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by Georges Godeau

translated from the French by Kathleen McGookey

A half-century separates us. Saturday, when I bring you, with your yellow hair and backpack, to my studio, you tell me about your week and at dinner you drink three liters of water and talk to me about Kant as if you had been at war with him. Sometimes, I don’t agree; you show your claws and dig them in me. You’re called the Egyptian because of your dark complexion and almond eyes. You are a beautiful girl, the daughter of your father, my friend, and I could be his father. These are fragile matters, properly handled with caution and love, so they will last.


Georges Godeau was born in 1921 in Villiers-en-Plaine, France, worked as an engineer, and published sixteen books before his death in 1999. His work won the Prix du Livre in Poitou-Charentes. Though he is widely translated into Russian and Japanese, almost none of his writings have appeared in English.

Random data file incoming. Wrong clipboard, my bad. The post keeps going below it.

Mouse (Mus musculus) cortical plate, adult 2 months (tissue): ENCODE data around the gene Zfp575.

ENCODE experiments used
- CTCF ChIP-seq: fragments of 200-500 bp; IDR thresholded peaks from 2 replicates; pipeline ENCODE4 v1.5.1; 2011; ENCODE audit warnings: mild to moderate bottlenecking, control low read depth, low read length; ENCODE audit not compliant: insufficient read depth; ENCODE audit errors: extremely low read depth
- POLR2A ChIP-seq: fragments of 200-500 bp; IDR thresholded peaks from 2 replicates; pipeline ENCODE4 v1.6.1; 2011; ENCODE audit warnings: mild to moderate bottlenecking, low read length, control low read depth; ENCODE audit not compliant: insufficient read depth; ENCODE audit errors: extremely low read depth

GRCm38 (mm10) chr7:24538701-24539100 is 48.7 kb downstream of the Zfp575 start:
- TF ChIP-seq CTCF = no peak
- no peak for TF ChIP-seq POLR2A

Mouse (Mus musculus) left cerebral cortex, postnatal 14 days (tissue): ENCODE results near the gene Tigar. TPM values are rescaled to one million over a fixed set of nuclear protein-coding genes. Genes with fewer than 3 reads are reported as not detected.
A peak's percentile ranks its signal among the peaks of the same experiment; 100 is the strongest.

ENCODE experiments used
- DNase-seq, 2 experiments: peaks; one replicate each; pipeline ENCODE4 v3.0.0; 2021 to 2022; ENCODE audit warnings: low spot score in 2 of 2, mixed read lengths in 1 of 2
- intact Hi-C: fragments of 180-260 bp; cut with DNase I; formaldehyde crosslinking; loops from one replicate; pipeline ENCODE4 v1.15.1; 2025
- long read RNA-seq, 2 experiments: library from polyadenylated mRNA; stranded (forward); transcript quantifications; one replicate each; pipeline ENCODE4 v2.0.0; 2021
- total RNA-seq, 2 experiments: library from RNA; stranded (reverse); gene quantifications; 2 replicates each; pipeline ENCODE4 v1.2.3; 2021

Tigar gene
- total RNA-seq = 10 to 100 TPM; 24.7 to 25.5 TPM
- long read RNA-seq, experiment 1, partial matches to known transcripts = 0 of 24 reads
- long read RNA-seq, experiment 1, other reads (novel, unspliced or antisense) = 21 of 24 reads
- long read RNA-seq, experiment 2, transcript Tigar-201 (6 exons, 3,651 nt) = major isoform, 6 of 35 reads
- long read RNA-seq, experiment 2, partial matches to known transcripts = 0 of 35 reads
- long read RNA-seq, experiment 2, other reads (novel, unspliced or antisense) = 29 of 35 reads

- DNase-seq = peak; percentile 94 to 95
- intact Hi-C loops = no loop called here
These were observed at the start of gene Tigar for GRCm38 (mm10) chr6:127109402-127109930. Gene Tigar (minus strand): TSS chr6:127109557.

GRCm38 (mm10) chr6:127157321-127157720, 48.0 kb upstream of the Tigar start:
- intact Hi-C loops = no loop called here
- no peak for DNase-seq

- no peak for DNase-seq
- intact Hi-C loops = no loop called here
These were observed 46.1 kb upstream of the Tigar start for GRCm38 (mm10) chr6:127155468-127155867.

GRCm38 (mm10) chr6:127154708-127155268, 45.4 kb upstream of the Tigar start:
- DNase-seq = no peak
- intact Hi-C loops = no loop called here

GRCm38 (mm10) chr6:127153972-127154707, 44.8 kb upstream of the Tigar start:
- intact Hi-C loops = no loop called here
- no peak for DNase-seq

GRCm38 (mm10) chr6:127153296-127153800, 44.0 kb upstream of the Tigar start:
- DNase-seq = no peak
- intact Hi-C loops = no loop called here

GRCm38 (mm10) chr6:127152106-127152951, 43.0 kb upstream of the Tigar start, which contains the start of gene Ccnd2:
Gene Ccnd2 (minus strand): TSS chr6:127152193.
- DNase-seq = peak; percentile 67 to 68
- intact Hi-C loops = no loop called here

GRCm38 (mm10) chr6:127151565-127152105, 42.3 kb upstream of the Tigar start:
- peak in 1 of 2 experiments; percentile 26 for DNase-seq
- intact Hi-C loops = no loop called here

Kathleen McGookey’s first book of poems, Whatever Shines, is available from White Pine Press. More of her translations of Godeau’s work appear in Chase Park, Connecticut Review, Denver Quarterly, The Interlochen Review, Mid-American June 5, 2008Salt Hill, and Stand. (10/2007)

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